What’s your background?
I’m a graduate of Stanford University with a degree in biomechanical engineering. I started my career doing research in biomechanics, but eventually transitioned to doing FDA trials and human subjects research in stroke and traumatic brain injury before moving into the tech space. I’ve had the opportunity to work at several startups, but was particularly impacted by the years I spent working at Facebook. The biggest impetus behind my move to USDS was the opportunity to do great work that would have a tangible impact on the lives of, literally, everyone around me.
What has been your biggest challenge?
Sometimes, separating from the work is really hard. Especially as I’ve spent the last few months working from home, balancing a crazy schedule of navigating COVID, working on my USDS projects, being a single mother of two, and homeschooling a kindergartner and 4th grader! Most recently in my work life, I’ve been focused a lot on having conversations with people who are working with families who have experienced a wide range of traumatic experiences. Hearing their stories and the challenges they face can feel really heavy, particularly when the idea of developing quality solutions often feels really daunting. Despite this, I have been so encouraged by my fellow teammates who are not only incredible to work with, but also have been able to have honest, open, and transparent conversations about the work we’re doing, even when those conversations are hard. I believe that the work we do here at USDS is so critical, and despite the challenges that arise on any given day, I wouldn’t trade this job for anything, especially in this moment.
How does your work make an impact?
The great work we do at USDS has been on clear display during this time of pandemic and recovery. USDS has been plugged in at agencies across the Federal government dealing with the COVID-19 response and at the end of the day, the impact that we have been able to have during this time has been astounding. Our ability to navigate the massive amounts of COVID-related data has had an impact in saving lives across this country. In the aftermath of the job loss caused by extended quarantine, we’ve had teams working to ensure that Americans are able to (successfully) apply for unemployment benefits. We’ve even facilitated the government’s ability to continue working remotely so that a number of critical agencies were able to more easily transition to a fully remote workforce. Although DHS is my home agency, I’m currently working with fellow USDSers in Health and Human Services (HHS). Now more than ever, the American people are experiencing a national trauma that seems to get compounded day over day. USDS had already been working with agencies like the Substance Abuse and Mental Health Services Administration (SAMHSA) to understand the types of challenges faced by providers and organizations all across America as they work with children who are dealing with past or present trauma. These conversations have been absolutely eye opening and as more of us are exposed to the trauma of the recent months, the work USDS is doing with SAMHSA to help better support our children and their families who have experienced trauma feels even more timely.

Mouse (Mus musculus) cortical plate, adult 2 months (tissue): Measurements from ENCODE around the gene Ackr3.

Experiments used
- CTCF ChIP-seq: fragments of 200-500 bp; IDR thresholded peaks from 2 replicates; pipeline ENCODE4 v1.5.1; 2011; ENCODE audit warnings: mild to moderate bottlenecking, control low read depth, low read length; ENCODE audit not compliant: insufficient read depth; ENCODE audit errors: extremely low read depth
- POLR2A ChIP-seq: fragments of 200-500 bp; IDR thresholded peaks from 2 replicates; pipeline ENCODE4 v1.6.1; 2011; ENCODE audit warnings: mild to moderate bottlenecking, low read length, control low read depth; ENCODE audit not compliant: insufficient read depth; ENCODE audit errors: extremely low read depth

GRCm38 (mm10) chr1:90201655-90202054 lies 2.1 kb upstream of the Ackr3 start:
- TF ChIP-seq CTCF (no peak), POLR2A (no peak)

“I love that USDS is intentional about selecting projects and is dedicated to helping underrepresented communities, such as veterans and immigrants.”
“It is a rare, one of a kind opportunity. It is the ability to work at the highest level of government in the United States to impact people at a scale that is unrivaled.”
“The biggest challenge for me has been to face my own imposter syndrome.”
“Everyone I worked with at USDS brought talent, a can-do spirit and a belief that together we could make the country better.”
“My friends here inspire me. When the work demands 110% from us, we lean on each other until we get “all the things” done.”
“I was inspired to join USDS because technology can do more than entertain and amaze us. Combined with good government, it can be a force for good in people’s lives.”
“I was a little concerned about whether I could make a difference in three months, but after my experience here, I wholeheartedly recommend that you should consider doing it for as long or short a duration as you can.”